China's Coronavirus Fight Becomes a Global Battle as Cases Mount

With a rising death toll, and more novel coronavirus (nCoV) cases confirmed inside China and abroad, Beijing imposes blockades of cities and warns that the virus is becoming more easily transmissible between people.

Locked Up in China

Authorities in China’s Xinjiang Uyghur Autonomous Region (XUAR) have since April 2017 created a vast system of 're-education' camps, believed to have held up to 1.8 million Uyghurs and other Muslim minorities accused of harboring 'strong religious views' and 'politically incorrect' ideas. Most are separated from their families and detained in secrecy without due legal process. RFA and RFE/RL are collaborating to bring the mass incarceration story, which crosses the border between the regions we cover, to wider world attention.

Overseas Property of Cambodia’s Elite

Over the last two decades, the leading lights of the Cambodian People’s Party (CPP) have been quietly amassing international property portfolios worth millions of dollars. The existence of this real estate network was – until recently – entirely undocumented and what has been reported so far has been described by one analyst as “the tip of the iceberg.”


$5 million apartment a launchpad to London high society for niece of Hun Sen

Moving to the English capital has allowed Hun Chantha to overhaul her public persona from ‘klepto-brat’ into respectable socialite


How Did Cambodia’s First Family Afford Their Long Island Home?

The purchase of a four-bedroom detached home in an unremarkable suburb of New York by the family of Cambodian Prime Minister Hun Sen in 2000, revealed in land records obtained by Radio Free Asia, appears to have been the first step in their nearly two-decade effort to offshore their immense wealth.


Political Crisis in Hong Kong

Public anger continues to grow in the city against proposed amendments that would allow the rendition of criminal suspects to mainland China.

Remembering Tiananmen

On April 15, 1989, following the death of Communist Party General Secretary Hu Yaobang, students began to call for democratic reforms. What began as small protests by a few universities soon turned into a national movement. People of all walks of life gathered across China to protest government corruption, profiteering, and media censorship. At the center of all this was Beijing’s Tiananmen Square, where tens of thousands joined the peaceful, student-led protests. The Chinese government viewed the movement as “anti-party turmoil.” On the night of June 3, authorities sent armed troops to crush the protests. Hundreds, perhaps thousands, were killed.

China's Reach

As China rises as an economic and military power, so does its reach beyond its borders. China's influence is expanding in ways that shape the policies of governments and touch the lives of ordinary citizens in neighboring countries. China offers the promise of growth and a more-connected Asia, but brings with it fears of Chinese dominance. Here is a selection of Radio Free Asia's latest reporting on how China is changing the region.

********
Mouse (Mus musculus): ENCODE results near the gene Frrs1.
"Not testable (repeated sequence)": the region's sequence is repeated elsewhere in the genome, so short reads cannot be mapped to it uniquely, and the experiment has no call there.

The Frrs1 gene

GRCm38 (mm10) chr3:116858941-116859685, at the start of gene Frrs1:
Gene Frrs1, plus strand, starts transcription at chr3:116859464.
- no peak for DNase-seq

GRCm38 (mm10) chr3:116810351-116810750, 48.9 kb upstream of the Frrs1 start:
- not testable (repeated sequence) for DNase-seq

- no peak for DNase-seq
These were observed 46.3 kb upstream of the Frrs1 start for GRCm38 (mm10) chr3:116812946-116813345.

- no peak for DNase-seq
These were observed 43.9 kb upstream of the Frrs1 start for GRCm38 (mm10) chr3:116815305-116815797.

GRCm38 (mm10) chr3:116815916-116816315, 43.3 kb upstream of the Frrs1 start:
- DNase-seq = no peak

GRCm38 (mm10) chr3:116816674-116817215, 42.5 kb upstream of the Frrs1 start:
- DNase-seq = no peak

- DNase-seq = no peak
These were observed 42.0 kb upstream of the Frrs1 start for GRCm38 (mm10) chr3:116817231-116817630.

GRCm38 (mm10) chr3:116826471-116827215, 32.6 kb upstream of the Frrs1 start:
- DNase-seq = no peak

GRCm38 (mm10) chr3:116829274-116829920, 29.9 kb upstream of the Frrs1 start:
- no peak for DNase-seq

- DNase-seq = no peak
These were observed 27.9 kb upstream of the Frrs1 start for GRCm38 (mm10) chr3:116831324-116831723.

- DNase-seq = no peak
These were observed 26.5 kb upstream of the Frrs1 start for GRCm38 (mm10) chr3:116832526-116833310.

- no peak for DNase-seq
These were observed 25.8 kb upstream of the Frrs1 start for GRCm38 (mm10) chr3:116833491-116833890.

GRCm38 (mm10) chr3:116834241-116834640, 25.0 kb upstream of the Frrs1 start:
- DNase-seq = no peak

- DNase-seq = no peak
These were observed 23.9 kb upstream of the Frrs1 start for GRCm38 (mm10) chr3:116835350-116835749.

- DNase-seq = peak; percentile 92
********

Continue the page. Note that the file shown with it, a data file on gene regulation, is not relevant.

Laos and its Dams: Southeast Asia’s Battery, Built by China

Landlocked Laos aims to become the “battery of Southeast Asia” and escape poverty by exporting electricity to its richer neighbors. China is a major player in Laos’ ambitious hydropower plans. As of 2016, Laos has completed 40 dams on Mekong tributaries. An additional 50 dams are due for completion by 2020. Two of them, the Xayaburi and Don Sahong, are on the Mekong River. China is involved in about half of Laos’ hydropower projects. Beijing has poured at least $11 billion in development financing into the country, much of it for dam building


Behind the Walls: Three Uyghurs Detail their Experience in China's Secret 'Re-education' Camps

Beginning in April 2017, Uyghurs accused of harboring “strong religious views” and “politically incorrect” ideas have been jailed or detained in political “re-education camps” throughout northwest China’s Xinjiang Uyghur Autonomous Region (XUAR).Credible sources suggest that some 1.1 million people are or have been detained in the camps, which equates to 10-11 percent of the adult Muslim population of the region. Uyghurs have long complained of pervasive discrimination, religious repression, and cultural suppression under Chinese rule. RFA’s Uyghur Service recently met with several Uyghurs living in exile in Turkey, who shared details of the abuse they endured while forced to attend political indoctrination sessions, or while detained in extrajudicial prisons and in the re-education camp network.


No Competition: Cambodia's 2018 Elections

On July 29, 2018, Cambodia will hold its sixth general election since it emerged from decades of war in 1993. Cambodians go to the polls amid widespread condemnation from the international community that the dissolution on spurious charges last November of the Cambodia National Rescue Party (CNRP), the main opposition party, removed all meaningful competition for the ruling party of strongman Hun Sen.